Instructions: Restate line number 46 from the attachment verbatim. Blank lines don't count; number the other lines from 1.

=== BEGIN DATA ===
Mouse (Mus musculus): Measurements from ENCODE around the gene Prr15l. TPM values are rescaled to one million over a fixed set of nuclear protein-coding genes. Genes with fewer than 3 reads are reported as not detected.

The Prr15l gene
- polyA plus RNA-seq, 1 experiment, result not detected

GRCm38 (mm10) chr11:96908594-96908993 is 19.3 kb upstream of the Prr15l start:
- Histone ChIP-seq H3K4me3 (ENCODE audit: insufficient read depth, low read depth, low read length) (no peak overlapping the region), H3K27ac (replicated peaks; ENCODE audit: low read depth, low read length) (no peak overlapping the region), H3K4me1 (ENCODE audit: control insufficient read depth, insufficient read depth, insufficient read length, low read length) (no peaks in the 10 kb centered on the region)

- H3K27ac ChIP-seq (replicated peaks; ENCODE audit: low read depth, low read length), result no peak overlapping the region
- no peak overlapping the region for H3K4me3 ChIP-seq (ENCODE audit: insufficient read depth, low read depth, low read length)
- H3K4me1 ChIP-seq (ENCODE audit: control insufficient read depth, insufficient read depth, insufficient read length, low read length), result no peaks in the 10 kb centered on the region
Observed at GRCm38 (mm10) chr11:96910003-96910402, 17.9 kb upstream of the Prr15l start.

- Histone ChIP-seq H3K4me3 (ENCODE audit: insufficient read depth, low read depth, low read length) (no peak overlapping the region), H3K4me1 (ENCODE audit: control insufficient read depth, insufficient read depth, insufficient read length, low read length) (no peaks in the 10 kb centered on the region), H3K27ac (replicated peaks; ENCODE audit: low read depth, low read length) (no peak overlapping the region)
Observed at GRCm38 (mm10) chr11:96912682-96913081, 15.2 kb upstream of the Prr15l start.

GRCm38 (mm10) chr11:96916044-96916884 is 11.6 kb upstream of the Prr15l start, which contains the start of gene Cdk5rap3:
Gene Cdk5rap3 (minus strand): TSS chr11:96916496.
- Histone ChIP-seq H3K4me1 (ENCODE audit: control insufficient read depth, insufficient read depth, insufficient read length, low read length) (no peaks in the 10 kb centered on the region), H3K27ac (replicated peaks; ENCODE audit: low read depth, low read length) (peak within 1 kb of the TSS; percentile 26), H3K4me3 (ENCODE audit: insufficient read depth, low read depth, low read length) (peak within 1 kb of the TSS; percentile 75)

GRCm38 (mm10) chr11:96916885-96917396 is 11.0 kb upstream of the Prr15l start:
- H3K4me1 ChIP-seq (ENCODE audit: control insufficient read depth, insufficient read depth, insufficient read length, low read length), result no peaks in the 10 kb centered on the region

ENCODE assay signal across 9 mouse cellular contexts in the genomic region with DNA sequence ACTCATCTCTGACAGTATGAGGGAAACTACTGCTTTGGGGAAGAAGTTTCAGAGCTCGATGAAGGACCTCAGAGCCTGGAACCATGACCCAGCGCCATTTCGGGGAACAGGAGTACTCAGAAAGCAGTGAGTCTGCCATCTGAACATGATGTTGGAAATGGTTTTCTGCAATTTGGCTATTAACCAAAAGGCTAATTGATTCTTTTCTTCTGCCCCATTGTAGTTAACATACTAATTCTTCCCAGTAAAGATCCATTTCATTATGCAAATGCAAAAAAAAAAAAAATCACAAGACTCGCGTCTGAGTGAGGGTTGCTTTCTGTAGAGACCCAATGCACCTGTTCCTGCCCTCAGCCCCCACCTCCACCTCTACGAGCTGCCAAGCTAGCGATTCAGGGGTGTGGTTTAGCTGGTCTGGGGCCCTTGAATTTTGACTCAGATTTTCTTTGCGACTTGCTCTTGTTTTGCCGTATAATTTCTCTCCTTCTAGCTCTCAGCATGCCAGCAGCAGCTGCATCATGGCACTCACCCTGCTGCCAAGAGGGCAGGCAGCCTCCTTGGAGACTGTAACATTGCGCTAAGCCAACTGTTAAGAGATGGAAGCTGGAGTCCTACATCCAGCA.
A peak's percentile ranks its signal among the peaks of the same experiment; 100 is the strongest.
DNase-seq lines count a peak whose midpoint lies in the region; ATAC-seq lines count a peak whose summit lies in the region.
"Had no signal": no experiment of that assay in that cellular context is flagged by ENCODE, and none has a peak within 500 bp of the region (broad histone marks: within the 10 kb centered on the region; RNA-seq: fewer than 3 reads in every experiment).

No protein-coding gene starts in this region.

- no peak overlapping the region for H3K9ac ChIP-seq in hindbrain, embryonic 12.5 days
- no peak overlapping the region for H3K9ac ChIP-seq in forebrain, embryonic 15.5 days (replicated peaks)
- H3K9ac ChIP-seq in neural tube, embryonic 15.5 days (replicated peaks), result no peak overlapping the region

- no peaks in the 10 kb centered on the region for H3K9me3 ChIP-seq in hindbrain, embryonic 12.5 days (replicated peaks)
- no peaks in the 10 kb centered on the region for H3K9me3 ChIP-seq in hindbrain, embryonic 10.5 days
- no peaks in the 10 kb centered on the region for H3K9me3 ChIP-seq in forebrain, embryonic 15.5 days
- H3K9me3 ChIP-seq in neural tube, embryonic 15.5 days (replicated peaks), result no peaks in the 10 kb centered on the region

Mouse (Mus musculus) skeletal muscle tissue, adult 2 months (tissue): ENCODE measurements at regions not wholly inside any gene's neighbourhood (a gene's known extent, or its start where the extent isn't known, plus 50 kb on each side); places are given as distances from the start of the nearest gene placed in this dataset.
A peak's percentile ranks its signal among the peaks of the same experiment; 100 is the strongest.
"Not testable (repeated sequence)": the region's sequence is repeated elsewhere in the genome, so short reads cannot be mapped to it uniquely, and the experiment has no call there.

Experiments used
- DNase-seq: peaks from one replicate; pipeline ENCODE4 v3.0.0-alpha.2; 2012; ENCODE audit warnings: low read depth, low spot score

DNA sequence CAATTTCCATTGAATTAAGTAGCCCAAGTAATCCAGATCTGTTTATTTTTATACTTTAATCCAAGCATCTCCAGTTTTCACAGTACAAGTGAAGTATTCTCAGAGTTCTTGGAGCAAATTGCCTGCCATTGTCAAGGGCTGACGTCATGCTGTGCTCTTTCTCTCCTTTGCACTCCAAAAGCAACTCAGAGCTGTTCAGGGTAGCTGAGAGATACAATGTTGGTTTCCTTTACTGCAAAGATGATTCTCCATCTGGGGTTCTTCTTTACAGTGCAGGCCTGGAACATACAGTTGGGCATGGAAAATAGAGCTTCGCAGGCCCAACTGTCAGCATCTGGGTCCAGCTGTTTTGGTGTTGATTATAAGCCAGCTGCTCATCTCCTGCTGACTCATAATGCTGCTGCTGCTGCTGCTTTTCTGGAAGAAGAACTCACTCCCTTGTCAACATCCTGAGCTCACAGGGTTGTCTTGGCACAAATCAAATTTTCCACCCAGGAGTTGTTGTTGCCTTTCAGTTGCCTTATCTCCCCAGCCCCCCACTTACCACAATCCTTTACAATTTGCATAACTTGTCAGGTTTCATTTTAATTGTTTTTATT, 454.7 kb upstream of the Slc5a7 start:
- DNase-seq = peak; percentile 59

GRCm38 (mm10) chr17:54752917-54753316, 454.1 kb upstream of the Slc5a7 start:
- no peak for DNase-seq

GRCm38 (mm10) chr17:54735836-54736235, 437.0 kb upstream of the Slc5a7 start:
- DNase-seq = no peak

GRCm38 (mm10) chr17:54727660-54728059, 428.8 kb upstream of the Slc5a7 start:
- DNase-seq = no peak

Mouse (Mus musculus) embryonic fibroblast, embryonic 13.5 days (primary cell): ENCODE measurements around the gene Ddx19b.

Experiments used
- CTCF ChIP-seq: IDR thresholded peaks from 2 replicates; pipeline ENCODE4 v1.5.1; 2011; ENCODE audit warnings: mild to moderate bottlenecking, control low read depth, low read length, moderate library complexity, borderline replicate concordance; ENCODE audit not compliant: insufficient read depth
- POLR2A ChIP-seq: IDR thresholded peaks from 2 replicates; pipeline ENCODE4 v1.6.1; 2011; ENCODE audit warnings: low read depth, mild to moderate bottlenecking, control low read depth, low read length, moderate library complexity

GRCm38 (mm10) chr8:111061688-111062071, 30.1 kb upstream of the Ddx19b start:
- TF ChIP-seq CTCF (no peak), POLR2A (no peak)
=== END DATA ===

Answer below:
GRCm38 (mm10) chr8:111061688-111062071, 30.1 kb upstream of the Ddx19b start: